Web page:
Traditional movement system & courtyard in China

26 11 2010

Traditional movement system & courtyard in China

by Wang Jing

In the article “Design history of China’s gated cities and neighborhoods: Prototype and evolution”, Urban Design International of the Urban Design Seminar module, they mentioned a lot of the traditional courtyard in China. As extension, I did some research about the traditional courtyard in China. The traditional urban space could be divided into: Road, street, lane, lane by the logic of space character from the public to private.

As a result, I find some very interesting logic in the compare of the courtyard from northern China to southern China:

1. From south to north, the proportion of the streets decline and the proportion of the lanes increase.

2. From south to north, the density of the road network decrease.

3. Because of the capital cities always in the north China, the stringent feudal social hierarchy influenced the courtyard spaces in north profoundly. The form of the courtyard in south china is much freer, and shows the poetic environment design, for example the traditional gardens in Suzhou.

These differences from north to south may have the same original driving power of the development of the gated cities. That is the political economy. I hope this could help us to understand the artical better…….




2 responses

29 12 2010
Carlie Douglas

After having read the article on the development of gated neighbourhoods in China, this additional research is very interesting. It certainly seems to fit right in with the research presented in the article. What I find most interesting, though, is the street proportions from south to north. I would think that as daylight decreased the size of the streets would increase to allow more light into the buildings. It makes sense to me that the closer to the feudal centre of power, the more rigid the city design. I assume this would be because of the need to establish dominance and it would allow military control of the towns. Very good research and observations.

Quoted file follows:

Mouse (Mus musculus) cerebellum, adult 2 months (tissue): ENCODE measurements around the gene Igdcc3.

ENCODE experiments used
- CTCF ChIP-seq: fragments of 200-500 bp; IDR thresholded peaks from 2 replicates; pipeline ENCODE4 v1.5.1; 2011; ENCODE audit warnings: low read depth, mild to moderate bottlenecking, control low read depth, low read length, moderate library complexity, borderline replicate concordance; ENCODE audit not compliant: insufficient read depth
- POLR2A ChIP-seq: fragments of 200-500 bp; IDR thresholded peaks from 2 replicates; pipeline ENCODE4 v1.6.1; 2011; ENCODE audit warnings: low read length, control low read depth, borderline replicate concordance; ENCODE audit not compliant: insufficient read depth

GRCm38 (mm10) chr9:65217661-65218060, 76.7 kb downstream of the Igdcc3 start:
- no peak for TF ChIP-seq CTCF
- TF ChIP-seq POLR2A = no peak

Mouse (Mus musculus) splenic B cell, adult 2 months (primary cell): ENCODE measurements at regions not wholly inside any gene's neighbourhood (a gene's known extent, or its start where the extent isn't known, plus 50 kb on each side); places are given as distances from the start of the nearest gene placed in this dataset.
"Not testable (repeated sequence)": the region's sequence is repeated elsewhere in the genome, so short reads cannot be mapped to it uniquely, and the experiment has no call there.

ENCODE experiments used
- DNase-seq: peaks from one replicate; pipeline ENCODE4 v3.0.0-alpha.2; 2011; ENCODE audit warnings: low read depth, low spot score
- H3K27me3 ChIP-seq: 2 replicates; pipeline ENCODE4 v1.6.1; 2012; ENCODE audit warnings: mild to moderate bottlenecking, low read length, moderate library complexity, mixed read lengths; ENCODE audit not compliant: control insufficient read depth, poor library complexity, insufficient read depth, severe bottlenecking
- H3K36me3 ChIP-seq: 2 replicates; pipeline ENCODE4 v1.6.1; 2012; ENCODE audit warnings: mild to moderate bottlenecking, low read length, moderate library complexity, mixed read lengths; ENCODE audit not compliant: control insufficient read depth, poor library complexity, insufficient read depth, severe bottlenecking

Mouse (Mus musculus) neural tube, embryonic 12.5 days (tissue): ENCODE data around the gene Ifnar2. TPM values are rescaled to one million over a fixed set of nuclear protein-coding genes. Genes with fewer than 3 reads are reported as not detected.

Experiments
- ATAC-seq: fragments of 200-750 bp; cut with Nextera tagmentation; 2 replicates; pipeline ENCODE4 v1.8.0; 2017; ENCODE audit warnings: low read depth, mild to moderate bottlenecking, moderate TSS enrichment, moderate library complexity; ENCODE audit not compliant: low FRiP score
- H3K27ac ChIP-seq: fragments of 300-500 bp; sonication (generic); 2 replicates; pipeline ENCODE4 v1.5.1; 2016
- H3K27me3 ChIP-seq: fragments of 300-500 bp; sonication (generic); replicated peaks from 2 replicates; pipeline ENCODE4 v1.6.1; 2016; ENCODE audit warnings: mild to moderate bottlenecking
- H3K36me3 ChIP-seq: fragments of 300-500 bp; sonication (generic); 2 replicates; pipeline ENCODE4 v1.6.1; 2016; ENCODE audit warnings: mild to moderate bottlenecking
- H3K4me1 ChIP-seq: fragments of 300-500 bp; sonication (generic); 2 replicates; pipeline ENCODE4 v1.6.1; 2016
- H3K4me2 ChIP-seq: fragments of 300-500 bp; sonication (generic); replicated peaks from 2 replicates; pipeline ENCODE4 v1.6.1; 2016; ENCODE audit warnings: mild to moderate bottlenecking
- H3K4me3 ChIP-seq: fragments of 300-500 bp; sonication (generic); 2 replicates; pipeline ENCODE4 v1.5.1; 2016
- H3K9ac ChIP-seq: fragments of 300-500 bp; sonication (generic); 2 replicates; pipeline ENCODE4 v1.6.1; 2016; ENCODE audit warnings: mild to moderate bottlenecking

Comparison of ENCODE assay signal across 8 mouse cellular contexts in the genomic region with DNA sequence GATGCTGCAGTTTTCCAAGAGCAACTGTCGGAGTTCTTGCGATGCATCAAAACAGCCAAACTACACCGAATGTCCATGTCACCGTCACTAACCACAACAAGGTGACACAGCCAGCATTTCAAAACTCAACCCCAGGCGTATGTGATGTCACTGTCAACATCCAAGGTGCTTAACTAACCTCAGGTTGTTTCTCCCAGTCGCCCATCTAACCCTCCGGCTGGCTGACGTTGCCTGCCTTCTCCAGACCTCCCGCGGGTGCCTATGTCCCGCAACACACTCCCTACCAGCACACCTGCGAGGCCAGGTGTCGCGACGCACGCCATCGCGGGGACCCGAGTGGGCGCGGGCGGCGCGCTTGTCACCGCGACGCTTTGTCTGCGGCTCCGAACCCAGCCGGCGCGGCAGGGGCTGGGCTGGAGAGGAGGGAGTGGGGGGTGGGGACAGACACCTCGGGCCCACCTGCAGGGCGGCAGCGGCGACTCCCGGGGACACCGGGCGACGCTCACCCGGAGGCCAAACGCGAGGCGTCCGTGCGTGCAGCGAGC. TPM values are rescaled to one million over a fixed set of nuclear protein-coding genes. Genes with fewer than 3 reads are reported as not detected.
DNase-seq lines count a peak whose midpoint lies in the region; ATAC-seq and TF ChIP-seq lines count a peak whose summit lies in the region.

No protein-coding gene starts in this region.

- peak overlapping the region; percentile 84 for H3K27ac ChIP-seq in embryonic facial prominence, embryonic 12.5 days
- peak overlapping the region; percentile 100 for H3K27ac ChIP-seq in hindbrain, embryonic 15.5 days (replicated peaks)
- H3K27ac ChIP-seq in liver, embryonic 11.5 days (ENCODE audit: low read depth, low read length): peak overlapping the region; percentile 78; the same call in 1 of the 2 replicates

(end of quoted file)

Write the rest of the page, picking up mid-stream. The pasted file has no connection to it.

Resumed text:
30 12 2010

The first observation made, that is ‘from south to north, the proportion of the streets decline and the proportion of the lanes increase’, is very important not only for China but also for Europe. In the article “Design history of China’s gated cities and neighborhoods: Prototype and evolution”, the Chinese traditional building–space relationship of a housing layout is described as ‘inclining to internalize the open space with walls and buildings around it’ and is said to contrast with the ‘openness and accessibility of a typical western house standing in a yard or garden’.

At this point, it is essential to differentiate between north and south European tradition. If one looks at the classical Greek house plan ( and the Roman Domus (, we realize that in the Mediterranean tradition the courtyard is the main feature of the housing layout.

In Malta, the Roman Domus sits outside the walls of Mdina, Malta’s old capital. Mdina had been inhabited since time immemorial but was reorganized and fortified by the Arabs. The streets were thus arranged following the Arabic principles of introvert and humble buildings and streetscapes, with streets wide enough for two camels to pass simultaneously. Later on, the Knights of St John (which were European) built palazzos overlooking enclosed courtyards within Mdina and other locations, such as Valletta – the new capital. Although built in a grid iron plan, the palazzos in the latter were still having inscribed courtyards, rather than houses standing in a garden. Similarly, Maltese rural constructions such as the traditional farmhouse epitomize the importance of the courtyard to Maltese vernacular architecture (

It could therefore be concluded that there are similarities between traditional Chinese and Mediterranean dwelling layouts and that these similarities are based on the strong relationships between the physical environment and the lifestyle of the different communities.

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